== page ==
Russia clearly wants to protect the money of its citizens, since some of the money is destined to return home. But at the same time, Russia also wants to strike a blow against the use of such offshore havens.   Cyprus is quickly running out of options, but it would appear that Russian help – no matter what guise it comes under – arrives with important strings attached, namely in order for Russia to save Cyprus, Cyprus must be willing to surrender its offshore status.

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Topics: Economy • Europe • Russia

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soundoff (22 Responses)
  1. sand

    they deserve to suffer these bankcrupt greek people are vermin there children must die.

    March 22, 2013 at 12:39 pm | Reply
    • e.ch

      first of all.. some grammar wouldn't hurt. second of all.. post your personal issues somewhere else and third, for your information these two nations have suffered the unimaginable and you are not even close in understanding how much they are hated, exactly because they are small yet powerful and at this very moment and they are turning the world economy upside down, because so it happens they hold a vast amount of gas and natural resources that everyone is after. thank god for people like you, just to remind us the worthy and civilised nations as and the cultures that survived. unfortunately no greek children will die, not while people like you exist. and guess why... cause they want and they will fight you.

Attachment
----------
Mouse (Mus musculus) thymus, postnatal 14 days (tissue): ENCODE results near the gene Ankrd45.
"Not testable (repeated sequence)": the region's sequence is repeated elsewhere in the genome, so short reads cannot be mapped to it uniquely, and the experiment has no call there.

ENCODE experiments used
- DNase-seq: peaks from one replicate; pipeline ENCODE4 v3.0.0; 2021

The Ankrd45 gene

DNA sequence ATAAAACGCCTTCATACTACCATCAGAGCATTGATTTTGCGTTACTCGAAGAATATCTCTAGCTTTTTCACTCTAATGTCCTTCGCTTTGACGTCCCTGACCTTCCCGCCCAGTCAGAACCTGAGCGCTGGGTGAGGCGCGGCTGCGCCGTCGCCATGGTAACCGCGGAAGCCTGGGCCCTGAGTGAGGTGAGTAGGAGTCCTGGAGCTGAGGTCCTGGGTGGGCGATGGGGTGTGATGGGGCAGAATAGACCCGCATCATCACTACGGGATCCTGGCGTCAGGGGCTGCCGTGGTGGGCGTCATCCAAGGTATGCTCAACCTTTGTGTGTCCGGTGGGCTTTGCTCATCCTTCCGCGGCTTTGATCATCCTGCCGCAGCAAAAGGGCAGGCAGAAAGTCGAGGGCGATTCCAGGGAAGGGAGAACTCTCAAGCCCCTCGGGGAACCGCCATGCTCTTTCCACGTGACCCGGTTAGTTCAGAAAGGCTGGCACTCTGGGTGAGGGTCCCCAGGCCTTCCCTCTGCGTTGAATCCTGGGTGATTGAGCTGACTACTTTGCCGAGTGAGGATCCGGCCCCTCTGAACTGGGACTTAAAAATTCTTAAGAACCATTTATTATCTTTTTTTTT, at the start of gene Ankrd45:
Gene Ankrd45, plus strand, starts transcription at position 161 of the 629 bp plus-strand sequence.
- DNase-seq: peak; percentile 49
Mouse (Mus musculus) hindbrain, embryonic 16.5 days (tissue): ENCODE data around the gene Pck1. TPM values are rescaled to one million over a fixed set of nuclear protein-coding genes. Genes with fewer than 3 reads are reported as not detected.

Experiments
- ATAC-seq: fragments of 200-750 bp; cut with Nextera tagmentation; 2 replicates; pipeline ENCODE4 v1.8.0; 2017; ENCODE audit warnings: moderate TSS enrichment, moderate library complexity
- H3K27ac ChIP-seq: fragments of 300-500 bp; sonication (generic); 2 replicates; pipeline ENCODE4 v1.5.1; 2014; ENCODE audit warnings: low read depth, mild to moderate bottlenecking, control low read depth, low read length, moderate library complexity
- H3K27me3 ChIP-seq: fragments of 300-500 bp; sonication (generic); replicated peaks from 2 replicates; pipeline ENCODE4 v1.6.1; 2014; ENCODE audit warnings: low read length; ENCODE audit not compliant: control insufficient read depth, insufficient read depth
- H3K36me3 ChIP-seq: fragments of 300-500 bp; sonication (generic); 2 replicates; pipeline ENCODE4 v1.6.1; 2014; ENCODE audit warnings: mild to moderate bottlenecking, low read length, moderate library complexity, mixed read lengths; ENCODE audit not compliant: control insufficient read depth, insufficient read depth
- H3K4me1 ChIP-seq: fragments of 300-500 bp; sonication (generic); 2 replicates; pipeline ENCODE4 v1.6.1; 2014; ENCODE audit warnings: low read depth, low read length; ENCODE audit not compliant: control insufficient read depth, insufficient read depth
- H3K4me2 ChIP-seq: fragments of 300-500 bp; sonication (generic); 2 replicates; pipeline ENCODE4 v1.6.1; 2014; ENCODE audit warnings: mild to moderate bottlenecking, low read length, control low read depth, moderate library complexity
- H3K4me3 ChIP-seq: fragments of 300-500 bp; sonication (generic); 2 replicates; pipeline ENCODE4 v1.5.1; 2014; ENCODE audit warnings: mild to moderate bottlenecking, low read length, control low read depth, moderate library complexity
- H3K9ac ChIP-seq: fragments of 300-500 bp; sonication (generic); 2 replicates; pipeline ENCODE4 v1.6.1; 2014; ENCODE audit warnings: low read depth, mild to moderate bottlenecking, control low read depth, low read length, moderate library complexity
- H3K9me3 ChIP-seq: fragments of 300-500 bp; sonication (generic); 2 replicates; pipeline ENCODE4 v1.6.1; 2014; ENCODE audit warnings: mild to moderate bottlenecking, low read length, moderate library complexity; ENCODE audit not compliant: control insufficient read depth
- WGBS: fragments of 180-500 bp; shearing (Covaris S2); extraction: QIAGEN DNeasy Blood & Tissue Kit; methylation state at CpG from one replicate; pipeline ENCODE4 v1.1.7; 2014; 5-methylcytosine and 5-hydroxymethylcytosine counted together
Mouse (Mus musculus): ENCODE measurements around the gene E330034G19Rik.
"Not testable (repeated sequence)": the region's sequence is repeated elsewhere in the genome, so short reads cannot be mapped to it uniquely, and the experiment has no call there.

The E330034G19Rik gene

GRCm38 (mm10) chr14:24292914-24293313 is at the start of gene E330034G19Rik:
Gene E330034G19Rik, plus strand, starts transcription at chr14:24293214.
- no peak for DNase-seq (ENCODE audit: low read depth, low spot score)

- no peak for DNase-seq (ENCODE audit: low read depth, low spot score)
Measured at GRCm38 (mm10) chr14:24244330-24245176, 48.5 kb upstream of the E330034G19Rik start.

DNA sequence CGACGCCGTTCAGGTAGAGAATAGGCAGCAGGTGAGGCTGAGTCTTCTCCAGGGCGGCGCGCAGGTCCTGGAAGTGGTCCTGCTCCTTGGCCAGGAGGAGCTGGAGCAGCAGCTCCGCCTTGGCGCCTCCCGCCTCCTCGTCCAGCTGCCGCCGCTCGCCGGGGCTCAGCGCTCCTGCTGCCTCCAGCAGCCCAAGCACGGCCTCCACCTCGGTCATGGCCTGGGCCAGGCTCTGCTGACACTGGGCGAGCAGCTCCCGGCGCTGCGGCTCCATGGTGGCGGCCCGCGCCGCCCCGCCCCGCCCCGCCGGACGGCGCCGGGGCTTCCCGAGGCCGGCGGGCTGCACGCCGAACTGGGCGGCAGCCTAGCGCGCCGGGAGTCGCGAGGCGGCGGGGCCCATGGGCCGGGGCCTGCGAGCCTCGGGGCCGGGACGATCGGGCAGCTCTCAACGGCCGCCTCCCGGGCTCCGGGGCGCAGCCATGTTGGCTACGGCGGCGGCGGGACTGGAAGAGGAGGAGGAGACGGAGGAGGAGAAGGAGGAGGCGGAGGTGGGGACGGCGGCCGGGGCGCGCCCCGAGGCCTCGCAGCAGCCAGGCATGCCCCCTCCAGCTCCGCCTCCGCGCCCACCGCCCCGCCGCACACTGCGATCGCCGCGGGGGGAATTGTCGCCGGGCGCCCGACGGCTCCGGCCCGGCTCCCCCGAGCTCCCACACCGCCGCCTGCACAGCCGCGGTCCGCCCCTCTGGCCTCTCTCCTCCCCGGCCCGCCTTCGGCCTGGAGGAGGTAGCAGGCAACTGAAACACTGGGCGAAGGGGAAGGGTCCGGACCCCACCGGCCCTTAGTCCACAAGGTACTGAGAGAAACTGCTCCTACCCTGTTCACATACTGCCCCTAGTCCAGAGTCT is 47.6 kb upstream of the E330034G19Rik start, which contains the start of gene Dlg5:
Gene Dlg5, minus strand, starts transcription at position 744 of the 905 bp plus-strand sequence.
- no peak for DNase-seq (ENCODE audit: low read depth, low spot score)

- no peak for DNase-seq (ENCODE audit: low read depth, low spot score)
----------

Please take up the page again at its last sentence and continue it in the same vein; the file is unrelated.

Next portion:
March 22, 2013 at 5:09 pm | Reply
    • A.E.P

      Dude, what is your problem? Greece is a great place, and I know that their financial situation has nothing to do with the people that live there and whether their children should die or not. I know many Greek people, and they are much better people than a grammatical idiot like you, or anything you will ever live up to be.

      April 6, 2013 at 8:42 pm | Reply
      • A.E.P

        Stupid Lag made me post it twice...

        April 6, 2013 at 8:45 pm |
    • A.E.P

      Dude, what is your problem? Greece is a great place, and I know that their financial situation has nothing to do with the people that live there and whether their children should die or not. I know many Greek people, and they are much better people than a grammatical idiot like you, or anything you will ever live up to be. And E.Ch was right... They will come for you, because when Greece and Cyprus come to ecenomical power, people like you are their first target.

      April 6, 2013 at 8:44 pm | Reply